The congregation has responded, and so has Casspi. He doesn't start and isn't even Sacramento's best rookie (see high-scoring combo guard Tyreke Evans), but at week's end he was averaging 11.0 points on 52.5% shooting and 4.0 rebounds, contributing 23.8 strong minutes per game on a 10--12 team that has exceeded expectations. Beyond that, Casspi is making an impact on the NBA in more original ways—debating Kobe versus LeBron in Hebrew, eating foods prepared by a kosher cook, wearing number 18 because it is the Jewish symbol for life and playing with what he calls "the Israeli spirit," which manifests itself in floor burns and busted lips. "He can piss some people off," says Kings swingman Francisco Garcia, "and I love that about him."
Casspi is a spindly 225 pounds, with a black beard that covers his sunken cheekbones and a toughness that belies his frame. He can defend everyone from point guards (he hounded the Bulls' Derrick Rose) to centers (he begged to cover the Suns' Amar'e Stoudemire). Each steal or tip-in provokes a swell of national pride within him. "Every time he scores," says Kings assistant G.M. Jason Levien, "it's as though he's wrapped in the Israeli flag."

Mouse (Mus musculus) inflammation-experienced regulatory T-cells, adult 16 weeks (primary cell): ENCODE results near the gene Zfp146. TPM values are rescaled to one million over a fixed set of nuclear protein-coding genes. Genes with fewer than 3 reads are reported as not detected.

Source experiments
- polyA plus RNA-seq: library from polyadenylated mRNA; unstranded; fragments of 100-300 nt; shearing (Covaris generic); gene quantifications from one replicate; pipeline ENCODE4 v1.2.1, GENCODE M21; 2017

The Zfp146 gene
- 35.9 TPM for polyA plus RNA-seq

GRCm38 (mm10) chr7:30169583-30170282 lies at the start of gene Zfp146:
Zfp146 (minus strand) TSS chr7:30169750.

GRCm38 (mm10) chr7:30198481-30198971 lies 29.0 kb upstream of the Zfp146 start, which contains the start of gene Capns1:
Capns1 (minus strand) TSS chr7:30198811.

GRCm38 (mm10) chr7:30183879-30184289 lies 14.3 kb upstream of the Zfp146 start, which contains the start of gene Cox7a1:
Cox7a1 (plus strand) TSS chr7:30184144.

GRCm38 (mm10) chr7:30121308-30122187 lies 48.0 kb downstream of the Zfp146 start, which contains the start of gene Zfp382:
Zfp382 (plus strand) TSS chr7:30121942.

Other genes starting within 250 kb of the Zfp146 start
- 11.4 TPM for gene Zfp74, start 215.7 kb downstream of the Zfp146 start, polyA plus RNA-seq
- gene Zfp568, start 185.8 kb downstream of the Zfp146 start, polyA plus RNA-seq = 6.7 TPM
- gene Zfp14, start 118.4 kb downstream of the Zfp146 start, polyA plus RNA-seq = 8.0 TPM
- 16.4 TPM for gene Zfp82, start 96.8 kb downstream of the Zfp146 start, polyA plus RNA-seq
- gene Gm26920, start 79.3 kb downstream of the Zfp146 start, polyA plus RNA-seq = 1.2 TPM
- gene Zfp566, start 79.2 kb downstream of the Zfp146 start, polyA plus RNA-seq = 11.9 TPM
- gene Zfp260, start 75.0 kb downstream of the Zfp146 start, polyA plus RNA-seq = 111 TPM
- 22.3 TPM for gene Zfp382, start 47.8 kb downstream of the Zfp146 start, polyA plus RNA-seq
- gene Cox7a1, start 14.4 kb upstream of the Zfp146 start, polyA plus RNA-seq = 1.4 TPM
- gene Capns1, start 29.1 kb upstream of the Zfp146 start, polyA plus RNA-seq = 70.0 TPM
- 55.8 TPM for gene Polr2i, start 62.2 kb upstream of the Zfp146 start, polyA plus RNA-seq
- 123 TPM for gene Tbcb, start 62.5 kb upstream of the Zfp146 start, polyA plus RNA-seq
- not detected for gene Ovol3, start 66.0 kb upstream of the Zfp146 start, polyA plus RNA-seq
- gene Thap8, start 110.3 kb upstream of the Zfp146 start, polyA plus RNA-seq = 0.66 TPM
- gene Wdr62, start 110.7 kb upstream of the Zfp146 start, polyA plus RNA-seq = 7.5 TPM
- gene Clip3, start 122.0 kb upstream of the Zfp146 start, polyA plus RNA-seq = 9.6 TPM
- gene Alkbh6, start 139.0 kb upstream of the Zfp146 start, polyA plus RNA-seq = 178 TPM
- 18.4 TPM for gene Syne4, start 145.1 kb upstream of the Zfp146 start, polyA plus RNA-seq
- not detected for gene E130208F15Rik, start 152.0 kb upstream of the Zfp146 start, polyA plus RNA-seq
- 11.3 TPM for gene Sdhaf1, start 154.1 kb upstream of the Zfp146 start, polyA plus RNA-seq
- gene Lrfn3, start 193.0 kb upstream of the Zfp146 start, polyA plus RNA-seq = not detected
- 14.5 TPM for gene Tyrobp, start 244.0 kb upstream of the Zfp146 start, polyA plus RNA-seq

Like most NBA players, Casspi grew up watching Michael Jordan—only he had to wake up at 4 a.m. to do it. At 17 he signed with Maccabi Tel Aviv, the best team in Israel and one of the best in Europe, but a year later he was drafted into the army. Every able-bodied 18-year-old Israeli must serve three years in the Israel Defense Forces, a rule that derails most promising athletic careers. But Casspi was among a handful of basketball players chosen by the IDF's sports committee as an "outstanding athlete," meaning he would stay with Maccabi and be sheltered like an elite American college recruit. Although he went to basic training and learned to shoot a gun, he only had to report to the base in Tel Aviv twice a week, and then he wore a sweat suit instead of a uniform. While his older brother, Eitan—a standout point guard in high school—was a paratrooper jumping out of planes in the middle of the night, Casspi was sorting paperwork and refereeing officer basketball games, a soldier in name only. Basketball kept him safe, but it also kept him separate, and even though he was grateful for the arrangement, there were times he felt a little guilty.